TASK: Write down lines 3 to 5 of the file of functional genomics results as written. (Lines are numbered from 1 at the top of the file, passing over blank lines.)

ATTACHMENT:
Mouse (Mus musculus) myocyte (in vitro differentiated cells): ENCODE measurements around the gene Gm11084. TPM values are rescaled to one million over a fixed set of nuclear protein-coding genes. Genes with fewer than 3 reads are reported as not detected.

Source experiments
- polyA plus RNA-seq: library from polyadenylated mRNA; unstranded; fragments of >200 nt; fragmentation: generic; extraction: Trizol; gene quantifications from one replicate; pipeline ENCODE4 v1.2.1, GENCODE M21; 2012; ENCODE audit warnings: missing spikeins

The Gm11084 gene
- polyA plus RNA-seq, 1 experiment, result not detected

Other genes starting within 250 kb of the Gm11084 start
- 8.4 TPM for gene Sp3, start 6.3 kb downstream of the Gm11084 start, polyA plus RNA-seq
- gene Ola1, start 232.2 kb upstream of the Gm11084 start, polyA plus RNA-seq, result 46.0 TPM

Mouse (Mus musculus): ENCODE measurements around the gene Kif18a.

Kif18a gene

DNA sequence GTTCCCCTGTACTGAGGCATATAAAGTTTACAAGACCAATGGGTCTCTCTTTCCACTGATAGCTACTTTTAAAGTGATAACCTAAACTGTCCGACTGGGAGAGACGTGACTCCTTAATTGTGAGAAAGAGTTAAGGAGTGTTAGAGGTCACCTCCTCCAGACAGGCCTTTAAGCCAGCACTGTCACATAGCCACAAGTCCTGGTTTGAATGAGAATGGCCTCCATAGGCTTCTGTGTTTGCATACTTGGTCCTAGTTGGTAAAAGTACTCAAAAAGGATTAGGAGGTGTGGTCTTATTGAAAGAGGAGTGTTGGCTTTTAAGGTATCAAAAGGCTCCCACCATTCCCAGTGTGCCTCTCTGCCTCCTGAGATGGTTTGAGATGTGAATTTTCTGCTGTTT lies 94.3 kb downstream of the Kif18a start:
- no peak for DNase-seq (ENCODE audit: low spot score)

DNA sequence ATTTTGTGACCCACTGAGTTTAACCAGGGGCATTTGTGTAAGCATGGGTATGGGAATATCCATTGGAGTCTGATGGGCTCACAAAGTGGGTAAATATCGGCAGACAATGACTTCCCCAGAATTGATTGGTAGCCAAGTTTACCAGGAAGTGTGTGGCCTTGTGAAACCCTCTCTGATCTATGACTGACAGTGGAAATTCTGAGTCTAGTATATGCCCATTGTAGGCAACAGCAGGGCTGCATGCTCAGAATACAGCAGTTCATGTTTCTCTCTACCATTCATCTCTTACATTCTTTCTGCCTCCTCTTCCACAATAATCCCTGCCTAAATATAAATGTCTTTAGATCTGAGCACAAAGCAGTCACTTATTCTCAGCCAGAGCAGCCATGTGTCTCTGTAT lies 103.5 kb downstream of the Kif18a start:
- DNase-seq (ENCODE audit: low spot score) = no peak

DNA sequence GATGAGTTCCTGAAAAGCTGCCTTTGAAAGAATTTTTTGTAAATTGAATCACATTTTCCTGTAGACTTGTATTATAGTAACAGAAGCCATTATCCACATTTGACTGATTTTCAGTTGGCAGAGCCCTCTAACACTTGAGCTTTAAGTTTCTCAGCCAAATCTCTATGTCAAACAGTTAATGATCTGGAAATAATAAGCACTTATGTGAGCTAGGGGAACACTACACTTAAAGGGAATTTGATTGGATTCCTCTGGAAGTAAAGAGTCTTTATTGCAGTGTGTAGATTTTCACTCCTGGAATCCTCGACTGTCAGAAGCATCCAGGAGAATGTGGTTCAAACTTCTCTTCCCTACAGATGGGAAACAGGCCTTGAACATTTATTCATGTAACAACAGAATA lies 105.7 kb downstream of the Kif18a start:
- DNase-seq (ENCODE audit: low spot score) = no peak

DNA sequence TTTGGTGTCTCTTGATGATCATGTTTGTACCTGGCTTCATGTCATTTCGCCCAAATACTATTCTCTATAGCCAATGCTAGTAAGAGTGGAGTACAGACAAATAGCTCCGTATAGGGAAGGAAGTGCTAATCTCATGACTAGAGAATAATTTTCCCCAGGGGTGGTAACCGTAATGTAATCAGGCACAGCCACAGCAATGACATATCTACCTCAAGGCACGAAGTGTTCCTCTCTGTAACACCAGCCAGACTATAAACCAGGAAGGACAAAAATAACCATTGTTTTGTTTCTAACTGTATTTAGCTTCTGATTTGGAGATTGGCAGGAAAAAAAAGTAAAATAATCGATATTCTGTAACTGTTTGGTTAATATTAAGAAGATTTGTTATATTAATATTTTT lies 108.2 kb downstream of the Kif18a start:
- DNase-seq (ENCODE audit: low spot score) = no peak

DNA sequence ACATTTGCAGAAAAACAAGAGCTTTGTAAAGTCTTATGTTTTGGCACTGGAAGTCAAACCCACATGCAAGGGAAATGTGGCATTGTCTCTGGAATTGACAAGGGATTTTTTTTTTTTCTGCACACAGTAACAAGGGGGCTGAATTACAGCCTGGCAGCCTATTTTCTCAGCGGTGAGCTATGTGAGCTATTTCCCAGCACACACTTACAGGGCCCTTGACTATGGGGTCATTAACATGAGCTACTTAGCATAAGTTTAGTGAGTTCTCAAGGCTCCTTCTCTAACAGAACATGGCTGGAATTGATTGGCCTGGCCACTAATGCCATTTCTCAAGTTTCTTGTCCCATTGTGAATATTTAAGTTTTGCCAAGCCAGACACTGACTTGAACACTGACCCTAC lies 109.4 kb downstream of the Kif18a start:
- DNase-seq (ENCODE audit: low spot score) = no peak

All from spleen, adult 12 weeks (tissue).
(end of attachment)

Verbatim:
- polyA plus RNA-seq: library from polyadenylated mRNA; unstranded; fragments of >200 nt; fragmentation: generic; extraction: Trizol; gene quantifications from one replicate; pipeline ENCODE4 v1.2.1, GENCODE M21; 2012; ENCODE audit warnings: missing spikeins

The Gm11084 gene
- polyA plus RNA-seq, 1 experiment, result not detected